Review: Blue Beetle #1

I held off on writing this review for I initially didn’t know what I wanted to say about this first issue and my only prior knowledge of this character was from his run in the Teen Titans, which wasn’t long.  So I guess I’m coming into this one with mostly a new reader perspective…


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Blue Beetle TV Show

By now, many comic fans have heard the news – Geoff Johns announced on Twitter (and was backed up by Cully Hamner and others) that DC is trying to develop a live-action BLUE BEETLE TV show, and they have the test images to prove it.  Now, as Johns assures us, this is in no way a done deal.  These images aren’t final, no real casting has been done – it’s purely in theory mode.

But given that Blue Beetle was, for its 3 year run, consistently one of the strongest titles published by any company, this is worth getting excited about.  If you want to see more images, or read Johns’ full announcement, head on over to Superhero Hype

– Cal Cleary

Review: Blue Beetle: Boundaries


Under the pen of John Rogers, Blue Beetle quickly became THE super hero title on the shelves, at least in the hearts of critics and a small-but-loyal fanbase. No other title could match it in terms of the supporting cast, the dialogue, or the sheer sense of fun that never was never condescending and in no way sacrificing the build-up to its epic tone.  When it was announced that Rogers was leaving, fans were worried that it would devolve into gimmick and fridging.  First came the gimmick, with the all-Spanish issue that was still surprisingly pretty natural, and then, worries mounted – the writer behind the infamous Amazons Attack! was taking over.  However, he left after a pair of surprisingly heartfelt issues, bringing on Matthew Sturges.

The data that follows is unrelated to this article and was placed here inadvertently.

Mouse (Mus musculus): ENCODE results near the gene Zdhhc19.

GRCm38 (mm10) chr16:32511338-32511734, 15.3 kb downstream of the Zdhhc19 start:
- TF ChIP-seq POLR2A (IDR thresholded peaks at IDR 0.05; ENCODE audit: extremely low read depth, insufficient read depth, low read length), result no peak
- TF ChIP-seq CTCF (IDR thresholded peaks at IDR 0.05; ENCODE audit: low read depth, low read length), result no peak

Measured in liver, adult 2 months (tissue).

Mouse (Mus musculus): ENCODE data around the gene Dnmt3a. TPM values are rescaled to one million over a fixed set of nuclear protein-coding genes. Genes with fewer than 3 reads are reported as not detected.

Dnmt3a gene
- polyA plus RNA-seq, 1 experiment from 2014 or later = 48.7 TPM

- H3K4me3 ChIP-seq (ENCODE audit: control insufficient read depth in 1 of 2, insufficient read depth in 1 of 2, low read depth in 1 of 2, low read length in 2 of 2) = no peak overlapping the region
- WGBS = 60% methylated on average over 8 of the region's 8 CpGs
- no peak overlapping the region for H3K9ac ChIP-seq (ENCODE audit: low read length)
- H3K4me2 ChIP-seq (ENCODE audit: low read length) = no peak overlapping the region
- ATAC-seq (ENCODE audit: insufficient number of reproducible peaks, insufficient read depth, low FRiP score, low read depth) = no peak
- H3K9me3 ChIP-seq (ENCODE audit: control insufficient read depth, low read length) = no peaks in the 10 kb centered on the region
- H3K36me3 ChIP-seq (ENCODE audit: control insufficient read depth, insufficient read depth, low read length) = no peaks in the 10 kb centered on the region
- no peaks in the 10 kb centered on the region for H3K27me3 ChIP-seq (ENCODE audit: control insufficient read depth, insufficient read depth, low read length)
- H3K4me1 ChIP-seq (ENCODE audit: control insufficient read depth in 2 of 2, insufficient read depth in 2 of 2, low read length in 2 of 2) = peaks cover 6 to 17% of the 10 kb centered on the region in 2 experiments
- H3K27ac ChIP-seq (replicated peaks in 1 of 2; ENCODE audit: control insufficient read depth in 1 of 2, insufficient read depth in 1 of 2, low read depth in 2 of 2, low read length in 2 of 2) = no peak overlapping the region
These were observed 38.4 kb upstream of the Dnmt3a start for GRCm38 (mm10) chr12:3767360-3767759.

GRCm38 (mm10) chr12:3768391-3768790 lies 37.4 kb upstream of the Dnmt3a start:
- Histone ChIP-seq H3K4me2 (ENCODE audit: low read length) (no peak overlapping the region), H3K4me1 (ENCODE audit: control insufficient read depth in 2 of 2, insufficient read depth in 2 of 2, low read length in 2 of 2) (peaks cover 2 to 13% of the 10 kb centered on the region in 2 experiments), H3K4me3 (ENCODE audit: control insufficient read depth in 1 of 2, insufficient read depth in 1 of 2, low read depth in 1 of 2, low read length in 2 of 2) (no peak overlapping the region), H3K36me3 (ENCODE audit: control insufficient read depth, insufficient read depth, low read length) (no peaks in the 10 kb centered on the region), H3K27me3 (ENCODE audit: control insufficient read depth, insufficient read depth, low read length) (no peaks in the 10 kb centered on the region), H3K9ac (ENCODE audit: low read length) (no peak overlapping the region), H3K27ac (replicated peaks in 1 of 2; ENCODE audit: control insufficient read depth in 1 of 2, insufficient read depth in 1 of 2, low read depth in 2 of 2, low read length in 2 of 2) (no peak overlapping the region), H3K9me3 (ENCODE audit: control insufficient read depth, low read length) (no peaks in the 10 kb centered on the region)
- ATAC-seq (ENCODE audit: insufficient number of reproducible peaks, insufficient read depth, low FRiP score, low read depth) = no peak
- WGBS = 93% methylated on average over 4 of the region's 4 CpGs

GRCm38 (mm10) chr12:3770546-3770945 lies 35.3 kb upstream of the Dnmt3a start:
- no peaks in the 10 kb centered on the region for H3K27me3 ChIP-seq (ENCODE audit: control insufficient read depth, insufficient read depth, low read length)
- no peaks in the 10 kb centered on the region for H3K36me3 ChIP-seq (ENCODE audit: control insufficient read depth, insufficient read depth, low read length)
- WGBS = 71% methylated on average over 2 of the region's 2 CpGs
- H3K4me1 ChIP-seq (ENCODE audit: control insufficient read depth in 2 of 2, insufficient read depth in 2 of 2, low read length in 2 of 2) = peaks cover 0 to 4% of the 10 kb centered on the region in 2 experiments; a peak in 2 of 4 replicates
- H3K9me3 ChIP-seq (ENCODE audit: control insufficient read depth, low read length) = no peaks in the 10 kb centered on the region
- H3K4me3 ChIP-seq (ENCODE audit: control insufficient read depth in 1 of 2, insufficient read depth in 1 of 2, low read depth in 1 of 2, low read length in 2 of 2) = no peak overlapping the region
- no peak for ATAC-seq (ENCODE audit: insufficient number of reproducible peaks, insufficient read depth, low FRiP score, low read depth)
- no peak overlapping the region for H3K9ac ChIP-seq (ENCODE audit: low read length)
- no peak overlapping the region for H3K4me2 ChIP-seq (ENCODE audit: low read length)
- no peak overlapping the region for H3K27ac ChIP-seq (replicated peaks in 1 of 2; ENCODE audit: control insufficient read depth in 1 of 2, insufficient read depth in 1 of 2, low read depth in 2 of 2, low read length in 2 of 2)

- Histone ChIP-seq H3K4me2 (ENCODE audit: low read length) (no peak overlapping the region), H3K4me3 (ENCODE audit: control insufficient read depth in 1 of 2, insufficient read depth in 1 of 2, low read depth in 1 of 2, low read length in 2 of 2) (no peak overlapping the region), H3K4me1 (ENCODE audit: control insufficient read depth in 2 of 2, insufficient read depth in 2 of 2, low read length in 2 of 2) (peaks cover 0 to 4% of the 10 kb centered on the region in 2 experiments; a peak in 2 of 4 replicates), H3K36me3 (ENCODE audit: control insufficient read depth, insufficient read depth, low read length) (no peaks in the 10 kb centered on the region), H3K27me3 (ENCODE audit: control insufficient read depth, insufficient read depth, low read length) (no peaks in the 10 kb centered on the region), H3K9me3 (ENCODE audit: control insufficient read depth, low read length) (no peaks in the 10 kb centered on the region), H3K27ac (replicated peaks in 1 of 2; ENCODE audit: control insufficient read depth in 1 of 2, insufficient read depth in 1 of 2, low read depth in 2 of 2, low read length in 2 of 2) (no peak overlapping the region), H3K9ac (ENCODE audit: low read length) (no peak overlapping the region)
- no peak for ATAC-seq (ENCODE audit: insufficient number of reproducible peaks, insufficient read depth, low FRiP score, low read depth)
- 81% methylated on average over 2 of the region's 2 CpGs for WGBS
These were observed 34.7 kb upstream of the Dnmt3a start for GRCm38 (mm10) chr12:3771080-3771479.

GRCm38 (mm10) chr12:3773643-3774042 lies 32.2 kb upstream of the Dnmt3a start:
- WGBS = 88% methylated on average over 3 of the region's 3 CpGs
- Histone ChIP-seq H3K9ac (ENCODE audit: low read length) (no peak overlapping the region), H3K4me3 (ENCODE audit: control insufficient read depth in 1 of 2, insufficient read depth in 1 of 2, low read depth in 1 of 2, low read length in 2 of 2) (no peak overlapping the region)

Boundaries collects the bulk of Sturges’ run, and despite the fact that it deals with illegal immigration, it is a surprisingly solid follow-up to Rogers’ beloved run, hardly missing a beat when it comes to the kind of clever adventures and solid character moments fans have come to expect.  Sturges smartly decides against coming to any sort of moralistic resolution on the issue of illegal immigration, opting instead to bring up the vast complexities of the issue and allow the reader to make his own judgment while the action and dialogue continue on as usual.  Despite dealing with Issues, it isn’t an afterschool special.  It’s just an action comic about a teenage boy saving the world… WITH SCIENCE!

The art is largely by series regular Rafael Albuquerque, who has spent the whole series improving, and when they do bring in a replacement (Coejho) for two of the middle issues of the arc, his style fits well with the series as a whole.  Both artists are a little cartoony and a little too broad at times, but both artists capture the El Paso heat, the fluidity of the action sequences, and more – though neither manages to capture the fear and poverty of the worst parts of Mexico, and neither manages to instill any semblance of menace in the villains of the book.  

Blue Beetle is not a complex book, and never aspires to be so. Better yet, it deals with traditional superheroics without the wink and the nod, the ironic air of superiority that most ‘fun’ comics have.  The series started off slowly, but it built fast, and Boundaries should reassure the fans who weren’t on the monthly that Sturges was an excellent choice to send Jaime off in style.

Grade: A-